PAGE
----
[Front cover of Standing up for Myself. The background is made up of pastel pink, blue and yellow triangles arranged haphazardly. At the centre is a white square with the title in big blue lettering. A green character with short, bobbed hair, green shorts, t-shirt and trainers is leaning up against the title, pointing towards it with their left thumb over their shoulder. They have a small shy smile under big green eyes]

Standing up for Myself is a book for Autistic young people about boundaries, personal space, consent and power play written by Evaleen Whelton, an Autistic teacher who educates on Autistic experience and culture through their companies AUsome Training and Konfident Kids.

The book presents lots of information on Autistic differences inter-weaved with workbook style questions and advice for young Autistic people. Standing up for Myself champions Autistic identities and differences whilst acknowledging that there are many people and systems in the world which do not look favourably on Neurodivergent people.

The book is split into several sections looking at personal space, consent and power play and how a young Autistic person can spot and navigate these situations in their lives. The section on consent was particularly powerful, giving clear advice to young people on how to give and gain consent if and when they want to.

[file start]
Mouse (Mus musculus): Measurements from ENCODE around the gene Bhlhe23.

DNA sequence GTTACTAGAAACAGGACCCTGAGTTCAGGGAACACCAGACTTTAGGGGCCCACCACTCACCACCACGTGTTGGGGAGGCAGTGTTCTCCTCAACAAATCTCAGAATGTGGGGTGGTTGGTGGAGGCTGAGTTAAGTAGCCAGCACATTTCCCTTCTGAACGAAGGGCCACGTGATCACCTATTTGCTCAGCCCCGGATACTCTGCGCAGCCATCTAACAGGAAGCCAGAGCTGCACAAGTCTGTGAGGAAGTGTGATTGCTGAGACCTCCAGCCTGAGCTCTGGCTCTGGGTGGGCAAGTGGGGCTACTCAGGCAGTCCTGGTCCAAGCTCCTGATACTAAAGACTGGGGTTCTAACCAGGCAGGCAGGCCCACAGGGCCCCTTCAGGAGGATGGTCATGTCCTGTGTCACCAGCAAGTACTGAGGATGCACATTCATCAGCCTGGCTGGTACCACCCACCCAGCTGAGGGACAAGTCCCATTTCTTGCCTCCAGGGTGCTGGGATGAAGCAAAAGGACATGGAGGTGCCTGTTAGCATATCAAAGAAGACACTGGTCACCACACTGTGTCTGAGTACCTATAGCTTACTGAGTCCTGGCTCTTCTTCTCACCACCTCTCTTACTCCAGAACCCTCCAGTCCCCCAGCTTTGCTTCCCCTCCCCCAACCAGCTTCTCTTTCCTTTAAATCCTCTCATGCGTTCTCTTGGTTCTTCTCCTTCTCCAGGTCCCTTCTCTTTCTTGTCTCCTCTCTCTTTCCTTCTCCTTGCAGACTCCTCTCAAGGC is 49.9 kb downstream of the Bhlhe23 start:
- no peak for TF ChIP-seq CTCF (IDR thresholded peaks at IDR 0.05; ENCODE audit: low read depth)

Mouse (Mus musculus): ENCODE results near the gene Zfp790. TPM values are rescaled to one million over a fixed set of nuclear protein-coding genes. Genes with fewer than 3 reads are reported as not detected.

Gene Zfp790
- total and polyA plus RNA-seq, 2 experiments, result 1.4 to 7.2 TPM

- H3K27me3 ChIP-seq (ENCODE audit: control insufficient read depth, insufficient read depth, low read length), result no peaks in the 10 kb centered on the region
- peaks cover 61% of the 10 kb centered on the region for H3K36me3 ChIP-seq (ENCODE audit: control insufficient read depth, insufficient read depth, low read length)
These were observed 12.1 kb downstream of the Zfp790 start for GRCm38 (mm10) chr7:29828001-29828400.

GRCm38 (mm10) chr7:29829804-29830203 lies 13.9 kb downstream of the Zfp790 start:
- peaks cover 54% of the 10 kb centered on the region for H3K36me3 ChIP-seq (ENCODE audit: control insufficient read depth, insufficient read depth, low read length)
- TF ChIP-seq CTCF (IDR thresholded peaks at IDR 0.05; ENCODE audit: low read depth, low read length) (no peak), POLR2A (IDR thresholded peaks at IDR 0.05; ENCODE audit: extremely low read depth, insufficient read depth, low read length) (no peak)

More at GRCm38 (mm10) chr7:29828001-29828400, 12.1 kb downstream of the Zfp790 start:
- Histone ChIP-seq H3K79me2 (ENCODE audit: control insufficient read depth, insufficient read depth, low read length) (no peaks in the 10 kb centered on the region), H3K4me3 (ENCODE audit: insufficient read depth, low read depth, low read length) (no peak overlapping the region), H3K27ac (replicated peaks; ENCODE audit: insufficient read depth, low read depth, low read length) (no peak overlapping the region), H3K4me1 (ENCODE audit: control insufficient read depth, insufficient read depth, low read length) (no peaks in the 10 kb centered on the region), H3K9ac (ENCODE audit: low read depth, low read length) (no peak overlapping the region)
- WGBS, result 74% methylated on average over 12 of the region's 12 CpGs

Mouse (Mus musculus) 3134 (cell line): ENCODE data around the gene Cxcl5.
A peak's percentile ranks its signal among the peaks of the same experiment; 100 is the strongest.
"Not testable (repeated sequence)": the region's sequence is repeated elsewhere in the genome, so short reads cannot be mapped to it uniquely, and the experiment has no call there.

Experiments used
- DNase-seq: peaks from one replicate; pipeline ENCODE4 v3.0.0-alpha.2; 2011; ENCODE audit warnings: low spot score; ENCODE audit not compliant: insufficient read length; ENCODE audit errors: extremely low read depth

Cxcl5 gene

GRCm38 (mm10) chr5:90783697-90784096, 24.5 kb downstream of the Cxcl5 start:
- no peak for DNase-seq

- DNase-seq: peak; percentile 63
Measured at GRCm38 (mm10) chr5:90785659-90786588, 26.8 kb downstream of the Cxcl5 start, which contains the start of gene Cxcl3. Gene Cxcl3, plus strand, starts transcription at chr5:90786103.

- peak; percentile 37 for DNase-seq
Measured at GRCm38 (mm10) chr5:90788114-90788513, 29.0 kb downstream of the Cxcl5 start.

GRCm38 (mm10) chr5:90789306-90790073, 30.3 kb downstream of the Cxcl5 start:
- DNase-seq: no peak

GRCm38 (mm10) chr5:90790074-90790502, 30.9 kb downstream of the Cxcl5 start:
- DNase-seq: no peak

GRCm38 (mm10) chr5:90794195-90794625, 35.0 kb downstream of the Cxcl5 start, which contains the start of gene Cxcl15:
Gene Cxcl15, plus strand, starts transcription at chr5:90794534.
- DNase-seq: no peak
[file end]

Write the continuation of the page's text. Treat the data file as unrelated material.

Another favourite part was a workbook page which allowed the reader to put all the times that people took their own stuff out on them into the big “not my stuff” bin (pictured below). This is a wonderful tool which helps the reader to understand that others people’s behaviours are self-projections and do not reflect the morals, behaviour and personality of the reader.  

[The workbook page entitled Not my Stuff. The page is white and has the following text at the top in black: How about you take a bit of time now and put all the time that people took their own stuff out on you into this big “not my stuff” bin. A grey-scale picture of a metal bin with a lid is at the centre of the page, a white rectangular sign on the bin reads: Not my stuff.]

The language used throughout Standing up for Myself is very well thought-out and complex ideas and processes are explained in a thoughtful and accessible manner. Evaleen shares her own examples throughout to make the reader feel more confident in exploring their own experiences.

The only thing which could make this book even better is giving readers enough space to explore in a way that is most comfortable to them. Creating more gaps between the workbook sections – or making it clear that readers could take it at their own pace – could make these sections less overwhelming.  

Standing up for Myself would be incredibly useful for Autistic children and young people everywhere and would make a brilliant resource for KS2 and KS3 educators. Evaleen has created a safe space for Autistic children and young people to explore their differences and struggles, allowing them to create their own ways to survive and thrive in a world which is often very confusing and overwhelming.

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